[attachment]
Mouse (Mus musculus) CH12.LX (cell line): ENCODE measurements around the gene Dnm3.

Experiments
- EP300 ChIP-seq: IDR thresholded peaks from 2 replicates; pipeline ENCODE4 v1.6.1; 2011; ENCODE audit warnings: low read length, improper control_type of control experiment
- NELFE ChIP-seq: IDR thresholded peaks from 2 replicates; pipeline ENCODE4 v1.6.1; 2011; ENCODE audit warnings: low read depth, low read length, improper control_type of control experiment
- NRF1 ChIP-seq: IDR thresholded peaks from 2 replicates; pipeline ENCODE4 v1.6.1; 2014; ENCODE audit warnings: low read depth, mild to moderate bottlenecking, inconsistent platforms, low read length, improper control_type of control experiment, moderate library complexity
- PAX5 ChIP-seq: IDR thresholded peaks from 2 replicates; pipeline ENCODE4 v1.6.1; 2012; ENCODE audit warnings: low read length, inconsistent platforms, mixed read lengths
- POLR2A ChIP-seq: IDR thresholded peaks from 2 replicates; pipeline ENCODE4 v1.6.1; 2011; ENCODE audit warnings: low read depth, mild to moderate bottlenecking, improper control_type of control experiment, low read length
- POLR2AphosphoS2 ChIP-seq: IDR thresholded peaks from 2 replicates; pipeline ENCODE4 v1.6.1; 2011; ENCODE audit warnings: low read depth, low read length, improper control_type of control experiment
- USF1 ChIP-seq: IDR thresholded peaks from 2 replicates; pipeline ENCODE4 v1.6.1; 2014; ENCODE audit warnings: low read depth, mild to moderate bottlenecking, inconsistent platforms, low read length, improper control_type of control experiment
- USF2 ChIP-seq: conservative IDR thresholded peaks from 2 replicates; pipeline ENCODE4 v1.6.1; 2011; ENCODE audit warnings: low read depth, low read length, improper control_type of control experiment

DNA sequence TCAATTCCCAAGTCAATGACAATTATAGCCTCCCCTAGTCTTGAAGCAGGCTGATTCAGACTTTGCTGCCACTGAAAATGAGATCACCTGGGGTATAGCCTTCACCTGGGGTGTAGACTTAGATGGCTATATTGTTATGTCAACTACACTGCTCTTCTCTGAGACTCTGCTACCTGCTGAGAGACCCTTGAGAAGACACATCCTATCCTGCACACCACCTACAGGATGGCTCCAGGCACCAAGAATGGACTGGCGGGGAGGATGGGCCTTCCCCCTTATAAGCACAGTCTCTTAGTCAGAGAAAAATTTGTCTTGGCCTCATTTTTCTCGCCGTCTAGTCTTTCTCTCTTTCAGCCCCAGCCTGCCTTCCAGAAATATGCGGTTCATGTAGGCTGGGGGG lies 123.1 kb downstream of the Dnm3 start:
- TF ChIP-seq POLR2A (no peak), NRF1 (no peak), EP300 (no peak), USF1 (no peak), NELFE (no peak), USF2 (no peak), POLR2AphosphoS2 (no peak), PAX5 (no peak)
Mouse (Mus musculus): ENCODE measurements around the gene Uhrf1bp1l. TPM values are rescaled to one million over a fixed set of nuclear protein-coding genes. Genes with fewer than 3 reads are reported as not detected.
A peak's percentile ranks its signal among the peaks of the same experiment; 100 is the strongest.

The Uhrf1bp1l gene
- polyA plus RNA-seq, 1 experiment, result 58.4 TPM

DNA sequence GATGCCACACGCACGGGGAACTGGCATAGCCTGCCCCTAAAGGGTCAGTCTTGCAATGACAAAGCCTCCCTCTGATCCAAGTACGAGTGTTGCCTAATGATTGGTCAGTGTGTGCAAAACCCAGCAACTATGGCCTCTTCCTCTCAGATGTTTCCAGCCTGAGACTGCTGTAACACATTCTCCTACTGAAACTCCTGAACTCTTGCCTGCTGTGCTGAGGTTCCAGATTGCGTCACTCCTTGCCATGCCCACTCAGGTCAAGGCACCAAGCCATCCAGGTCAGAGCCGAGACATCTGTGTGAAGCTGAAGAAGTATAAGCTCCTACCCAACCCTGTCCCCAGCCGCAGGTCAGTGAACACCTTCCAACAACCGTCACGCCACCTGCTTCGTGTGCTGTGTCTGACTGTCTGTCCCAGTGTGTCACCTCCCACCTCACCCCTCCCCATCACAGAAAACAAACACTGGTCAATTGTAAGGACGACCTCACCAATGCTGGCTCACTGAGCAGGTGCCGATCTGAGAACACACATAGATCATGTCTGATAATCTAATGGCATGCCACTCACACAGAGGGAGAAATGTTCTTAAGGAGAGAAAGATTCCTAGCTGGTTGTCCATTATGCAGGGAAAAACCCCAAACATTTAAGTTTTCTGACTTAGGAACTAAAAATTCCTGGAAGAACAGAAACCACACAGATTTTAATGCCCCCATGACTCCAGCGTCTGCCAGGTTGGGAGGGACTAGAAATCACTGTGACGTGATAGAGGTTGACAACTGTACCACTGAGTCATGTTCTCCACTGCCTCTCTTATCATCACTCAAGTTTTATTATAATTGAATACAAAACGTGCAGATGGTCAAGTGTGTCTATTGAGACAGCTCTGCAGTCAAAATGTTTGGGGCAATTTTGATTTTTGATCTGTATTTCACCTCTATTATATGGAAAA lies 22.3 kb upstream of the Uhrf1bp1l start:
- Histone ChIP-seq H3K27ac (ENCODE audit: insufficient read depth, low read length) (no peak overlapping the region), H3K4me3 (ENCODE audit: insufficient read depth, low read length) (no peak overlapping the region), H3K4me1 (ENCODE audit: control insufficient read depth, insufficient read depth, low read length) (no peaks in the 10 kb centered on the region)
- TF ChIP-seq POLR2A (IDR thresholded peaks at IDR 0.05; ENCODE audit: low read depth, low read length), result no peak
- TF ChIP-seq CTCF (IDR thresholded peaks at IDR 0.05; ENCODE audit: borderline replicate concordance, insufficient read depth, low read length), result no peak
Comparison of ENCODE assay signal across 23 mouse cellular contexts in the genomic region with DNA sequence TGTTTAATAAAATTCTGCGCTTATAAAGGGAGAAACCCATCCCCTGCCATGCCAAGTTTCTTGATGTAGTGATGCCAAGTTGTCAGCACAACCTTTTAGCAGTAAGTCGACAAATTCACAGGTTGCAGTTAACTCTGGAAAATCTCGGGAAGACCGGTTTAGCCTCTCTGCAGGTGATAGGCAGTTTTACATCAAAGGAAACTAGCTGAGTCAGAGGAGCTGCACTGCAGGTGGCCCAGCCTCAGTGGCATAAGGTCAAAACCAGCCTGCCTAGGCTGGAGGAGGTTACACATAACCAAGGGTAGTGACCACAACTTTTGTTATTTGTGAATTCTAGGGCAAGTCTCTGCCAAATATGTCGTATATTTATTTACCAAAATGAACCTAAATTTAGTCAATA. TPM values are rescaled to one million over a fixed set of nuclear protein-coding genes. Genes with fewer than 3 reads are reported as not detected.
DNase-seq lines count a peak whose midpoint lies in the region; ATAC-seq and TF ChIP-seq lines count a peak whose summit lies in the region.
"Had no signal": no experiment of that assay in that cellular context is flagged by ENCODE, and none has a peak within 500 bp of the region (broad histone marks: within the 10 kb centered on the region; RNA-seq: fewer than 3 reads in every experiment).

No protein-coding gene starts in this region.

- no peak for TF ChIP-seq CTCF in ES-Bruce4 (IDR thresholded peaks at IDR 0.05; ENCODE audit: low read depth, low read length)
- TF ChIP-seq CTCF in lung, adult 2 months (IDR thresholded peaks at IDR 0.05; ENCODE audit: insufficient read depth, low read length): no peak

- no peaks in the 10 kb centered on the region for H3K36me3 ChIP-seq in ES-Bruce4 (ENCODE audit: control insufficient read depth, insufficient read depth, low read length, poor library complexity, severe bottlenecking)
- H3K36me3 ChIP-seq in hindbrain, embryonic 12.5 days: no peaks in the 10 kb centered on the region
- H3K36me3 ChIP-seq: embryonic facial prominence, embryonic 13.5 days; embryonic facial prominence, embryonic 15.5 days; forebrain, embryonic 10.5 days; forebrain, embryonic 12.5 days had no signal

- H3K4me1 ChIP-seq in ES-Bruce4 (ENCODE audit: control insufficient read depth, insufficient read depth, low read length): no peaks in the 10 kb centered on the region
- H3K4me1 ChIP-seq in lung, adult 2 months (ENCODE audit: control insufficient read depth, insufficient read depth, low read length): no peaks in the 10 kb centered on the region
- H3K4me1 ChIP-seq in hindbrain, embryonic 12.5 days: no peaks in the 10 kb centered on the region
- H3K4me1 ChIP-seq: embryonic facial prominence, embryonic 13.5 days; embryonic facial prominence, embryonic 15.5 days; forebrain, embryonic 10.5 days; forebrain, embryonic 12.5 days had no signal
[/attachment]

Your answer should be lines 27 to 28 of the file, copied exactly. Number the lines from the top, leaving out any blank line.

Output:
- no peaks in the 10 kb centered on the region for H3K36me3 ChIP-seq in ES-Bruce4 (ENCODE audit: control insufficient read depth, insufficient read depth, low read length, poor library complexity, severe bottlenecking)
- H3K36me3 ChIP-seq in hindbrain, embryonic 12.5 days: no peaks in the 10 kb centered on the region